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A Guide to Talking About Israel in Your Congregation

Introduction

For many reasons, discussions within the American Jewish community about the state of Israel - and more specifically, about issues relating to the Israeli - Palestinian conflict - tend to be contentious and heated. For this reason, it has become a topic that is often either avoided entirely or treated in simplistic ways. This is true both of the larger Jewish community and within individual congregations. Israel brings up many emotions for American Jews, and connects to deep issues including the experience of anti-Semitism, ambivalence around Jews and power, and conflicting feelings about Jews as victims and Jews as victimizers. As the only place in the world where Jews exercise power as Jews, and where Jews are visible in such a distinct way, it is not surprising that Israel and its policies become repositories for much of the Jewish "baggage" that we all carry, from the legacy of the Holocaust to ambivalence around Jewish identity. At the same time, Israel symbolizes much of what makes us proud as Jews, and has the potential to connect us profoundly to our history and our historic potential.

Because of the emotional complexity of dealing with Israel, opportunities for real dialogue and discussion of the critical issues facing the Jewish homeland have suffered. This "Discussion Guide" was created with the goal of having open and honest discussion within our Reconstructionist communities. Such discussion is worthwhile in and of itself, but is also essential in order to overcome the disconnect that many of our members feel from Israel. Such discussion will also, we hope, help promote our movement's active support of a Jewish state that is secure and living at peace with its neighbors, a place where democracy and pluralism can flourish. This goal comes directly out of our movement's support and love of Israel, as well as out of our commitment to Jewish values of peace and justice.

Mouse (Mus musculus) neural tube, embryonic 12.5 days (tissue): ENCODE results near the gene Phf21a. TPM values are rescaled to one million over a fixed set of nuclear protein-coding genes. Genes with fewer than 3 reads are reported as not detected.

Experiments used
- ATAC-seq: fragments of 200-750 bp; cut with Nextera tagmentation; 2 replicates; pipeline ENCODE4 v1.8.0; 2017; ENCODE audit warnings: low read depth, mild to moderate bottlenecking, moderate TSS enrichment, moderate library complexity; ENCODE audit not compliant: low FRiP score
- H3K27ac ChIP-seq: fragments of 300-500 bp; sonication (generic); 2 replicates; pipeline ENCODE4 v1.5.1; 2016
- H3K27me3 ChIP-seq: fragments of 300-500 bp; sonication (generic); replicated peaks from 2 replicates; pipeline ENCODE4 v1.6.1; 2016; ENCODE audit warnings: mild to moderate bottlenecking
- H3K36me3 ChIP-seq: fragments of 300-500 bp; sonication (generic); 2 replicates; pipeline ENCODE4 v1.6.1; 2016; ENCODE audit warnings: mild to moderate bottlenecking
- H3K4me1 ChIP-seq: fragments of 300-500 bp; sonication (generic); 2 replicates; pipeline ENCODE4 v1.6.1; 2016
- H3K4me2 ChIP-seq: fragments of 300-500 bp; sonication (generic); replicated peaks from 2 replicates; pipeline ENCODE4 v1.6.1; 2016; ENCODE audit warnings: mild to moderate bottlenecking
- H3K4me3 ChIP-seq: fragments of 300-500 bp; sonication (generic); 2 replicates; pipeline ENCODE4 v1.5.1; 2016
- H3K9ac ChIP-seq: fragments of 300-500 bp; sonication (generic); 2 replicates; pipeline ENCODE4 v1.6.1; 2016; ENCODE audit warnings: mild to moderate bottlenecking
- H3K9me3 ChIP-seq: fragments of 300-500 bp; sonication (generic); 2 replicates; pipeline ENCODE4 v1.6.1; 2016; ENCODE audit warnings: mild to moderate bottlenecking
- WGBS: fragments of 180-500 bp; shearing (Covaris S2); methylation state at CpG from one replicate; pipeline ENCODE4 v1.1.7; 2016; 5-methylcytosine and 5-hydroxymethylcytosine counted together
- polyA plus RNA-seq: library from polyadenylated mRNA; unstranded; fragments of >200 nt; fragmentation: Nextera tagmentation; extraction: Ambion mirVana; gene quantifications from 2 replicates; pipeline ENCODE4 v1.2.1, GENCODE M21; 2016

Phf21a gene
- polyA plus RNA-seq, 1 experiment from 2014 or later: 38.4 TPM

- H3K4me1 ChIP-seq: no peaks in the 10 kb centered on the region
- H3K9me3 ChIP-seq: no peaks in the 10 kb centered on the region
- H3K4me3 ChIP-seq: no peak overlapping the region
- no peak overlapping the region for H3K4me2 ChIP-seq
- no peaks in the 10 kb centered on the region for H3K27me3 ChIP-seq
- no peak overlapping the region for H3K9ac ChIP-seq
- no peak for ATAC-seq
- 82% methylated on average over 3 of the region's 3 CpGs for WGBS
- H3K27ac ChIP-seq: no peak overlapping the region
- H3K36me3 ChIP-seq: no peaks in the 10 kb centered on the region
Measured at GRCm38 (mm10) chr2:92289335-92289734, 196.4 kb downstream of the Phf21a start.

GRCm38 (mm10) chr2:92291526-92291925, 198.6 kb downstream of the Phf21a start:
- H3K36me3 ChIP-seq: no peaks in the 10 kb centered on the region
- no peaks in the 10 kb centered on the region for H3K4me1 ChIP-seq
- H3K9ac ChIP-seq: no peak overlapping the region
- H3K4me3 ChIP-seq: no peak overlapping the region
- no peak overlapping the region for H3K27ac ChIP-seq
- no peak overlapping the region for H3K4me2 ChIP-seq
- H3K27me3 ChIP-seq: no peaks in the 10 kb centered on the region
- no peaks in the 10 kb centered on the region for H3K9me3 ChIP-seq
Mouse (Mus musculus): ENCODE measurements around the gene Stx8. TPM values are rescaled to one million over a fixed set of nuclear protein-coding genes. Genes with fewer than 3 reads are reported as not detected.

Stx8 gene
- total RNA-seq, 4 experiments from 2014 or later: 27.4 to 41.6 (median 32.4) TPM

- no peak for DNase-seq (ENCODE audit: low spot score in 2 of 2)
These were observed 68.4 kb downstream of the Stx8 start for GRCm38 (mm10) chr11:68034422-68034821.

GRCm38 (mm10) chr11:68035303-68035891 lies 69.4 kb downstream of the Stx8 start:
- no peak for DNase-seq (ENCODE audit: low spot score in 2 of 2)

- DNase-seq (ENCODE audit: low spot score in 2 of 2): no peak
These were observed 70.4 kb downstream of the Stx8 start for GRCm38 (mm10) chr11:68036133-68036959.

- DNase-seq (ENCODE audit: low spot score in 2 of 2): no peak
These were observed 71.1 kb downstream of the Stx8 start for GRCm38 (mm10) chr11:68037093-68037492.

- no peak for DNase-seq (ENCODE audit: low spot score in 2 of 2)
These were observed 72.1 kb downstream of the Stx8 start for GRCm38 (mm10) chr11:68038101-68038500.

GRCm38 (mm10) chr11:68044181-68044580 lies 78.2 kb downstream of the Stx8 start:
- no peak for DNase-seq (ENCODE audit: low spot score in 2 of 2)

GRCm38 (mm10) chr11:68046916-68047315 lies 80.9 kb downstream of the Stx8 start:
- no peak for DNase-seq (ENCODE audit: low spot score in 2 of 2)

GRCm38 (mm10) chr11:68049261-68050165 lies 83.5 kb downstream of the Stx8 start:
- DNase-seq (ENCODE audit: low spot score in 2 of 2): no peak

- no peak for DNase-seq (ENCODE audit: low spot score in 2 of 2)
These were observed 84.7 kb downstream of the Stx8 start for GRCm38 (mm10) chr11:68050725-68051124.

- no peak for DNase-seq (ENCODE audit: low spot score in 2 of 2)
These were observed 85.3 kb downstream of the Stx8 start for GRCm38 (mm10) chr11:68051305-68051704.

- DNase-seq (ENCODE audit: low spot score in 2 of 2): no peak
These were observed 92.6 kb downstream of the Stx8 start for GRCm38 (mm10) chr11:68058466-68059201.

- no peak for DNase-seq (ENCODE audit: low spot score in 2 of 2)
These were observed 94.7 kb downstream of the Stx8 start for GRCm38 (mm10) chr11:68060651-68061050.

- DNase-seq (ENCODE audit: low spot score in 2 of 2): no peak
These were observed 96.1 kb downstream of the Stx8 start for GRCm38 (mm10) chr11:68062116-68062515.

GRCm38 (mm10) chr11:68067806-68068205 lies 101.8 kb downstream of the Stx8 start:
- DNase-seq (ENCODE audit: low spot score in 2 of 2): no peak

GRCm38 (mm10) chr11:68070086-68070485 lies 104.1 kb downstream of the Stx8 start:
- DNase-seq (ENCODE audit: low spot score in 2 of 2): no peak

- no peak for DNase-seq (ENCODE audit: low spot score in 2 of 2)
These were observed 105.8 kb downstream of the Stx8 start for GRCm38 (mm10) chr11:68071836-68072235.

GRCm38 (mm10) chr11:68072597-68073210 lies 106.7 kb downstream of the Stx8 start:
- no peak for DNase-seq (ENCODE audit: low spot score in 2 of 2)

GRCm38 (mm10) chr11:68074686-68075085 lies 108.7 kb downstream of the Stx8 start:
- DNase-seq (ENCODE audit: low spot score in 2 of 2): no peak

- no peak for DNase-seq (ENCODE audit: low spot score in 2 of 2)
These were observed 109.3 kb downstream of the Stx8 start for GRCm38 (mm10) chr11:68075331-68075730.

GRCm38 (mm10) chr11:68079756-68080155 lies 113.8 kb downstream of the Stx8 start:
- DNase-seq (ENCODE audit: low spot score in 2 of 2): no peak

Why is this so hard?

As mentioned above, there are many reasons that talking about Israel and the Israeli-Palestinian conflict in any depth can cause great tension and dissension within Jewish communities. If we are going to be able, within our own congregations, to have productive conversations, we will have to learn to break through some of the misunderstandings and mind-sets that often provoke these tensions. This is not an easy or a quick process, and so any group starting out on this road needs to have patience and a willingness to tolerate some conflict.

1) Feeling Attacked Both "Left" and "Right"

One of the saddest by-products of the difficulties around discussing Israel is that many people end up feeling alienated or cut out of the conversation. This can happen to someone on either side of the political spectrum. Someone who is critical of Israeli government policy can feel as if they are being told they are not a "good Jew" or a "real Jew," that it is somehow traitorous to even bring up the subject of oppressive policies enacted by the Israeli government. Someone who feels supportive of Israel - even if s/he does not agree with everything that every Israeli government does -- can feel that they are being branded as a right-wing extremist if they dare defend Israel in a group that is predisposed to be critical. In either case, the end result is that we have split our community and made someone, or a group of people, feel silenced.